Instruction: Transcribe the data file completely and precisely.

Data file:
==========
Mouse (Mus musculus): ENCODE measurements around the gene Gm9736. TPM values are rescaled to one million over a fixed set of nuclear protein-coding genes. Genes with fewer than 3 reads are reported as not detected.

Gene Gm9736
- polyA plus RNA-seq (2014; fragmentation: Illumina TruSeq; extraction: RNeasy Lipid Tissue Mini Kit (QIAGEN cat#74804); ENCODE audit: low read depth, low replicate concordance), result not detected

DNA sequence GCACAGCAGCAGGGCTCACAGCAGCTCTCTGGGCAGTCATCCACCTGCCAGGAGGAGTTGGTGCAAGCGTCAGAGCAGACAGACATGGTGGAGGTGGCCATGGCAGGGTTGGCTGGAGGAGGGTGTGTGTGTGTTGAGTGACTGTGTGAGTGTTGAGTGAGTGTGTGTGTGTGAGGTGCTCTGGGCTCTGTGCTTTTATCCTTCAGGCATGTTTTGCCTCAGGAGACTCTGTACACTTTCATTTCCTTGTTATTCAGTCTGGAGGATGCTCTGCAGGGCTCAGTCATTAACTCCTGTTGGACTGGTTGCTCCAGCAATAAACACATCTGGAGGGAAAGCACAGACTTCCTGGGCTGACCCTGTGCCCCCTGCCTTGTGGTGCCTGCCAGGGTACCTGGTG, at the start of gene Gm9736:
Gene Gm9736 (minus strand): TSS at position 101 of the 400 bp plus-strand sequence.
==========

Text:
Mouse (Mus musculus): ENCODE measurements around the gene Gm9736. TPM values are rescaled to one million over a fixed set of nuclear protein-coding genes. Genes with fewer than 3 reads are reported as not detected.

Gene Gm9736
- polyA plus RNA-seq (2014; fragmentation: Illumina TruSeq; extraction: RNeasy Lipid Tissue Mini Kit (QIAGEN cat#74804); ENCODE audit: low read depth, low replicate concordance), result not detected

DNA sequence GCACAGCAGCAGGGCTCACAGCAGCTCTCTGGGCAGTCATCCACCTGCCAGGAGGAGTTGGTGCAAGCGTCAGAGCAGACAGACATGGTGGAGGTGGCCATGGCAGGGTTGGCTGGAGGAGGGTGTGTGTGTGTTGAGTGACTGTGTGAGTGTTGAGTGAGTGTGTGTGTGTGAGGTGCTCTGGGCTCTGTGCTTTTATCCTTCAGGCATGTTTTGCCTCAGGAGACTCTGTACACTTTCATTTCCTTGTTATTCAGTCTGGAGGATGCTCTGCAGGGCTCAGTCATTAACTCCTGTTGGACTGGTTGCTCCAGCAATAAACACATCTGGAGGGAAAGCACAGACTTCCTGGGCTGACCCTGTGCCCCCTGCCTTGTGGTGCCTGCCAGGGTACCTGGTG, at the start of gene Gm9736:
Gene Gm9736 (minus strand): TSS at position 101 of the 400 bp plus-strand sequence.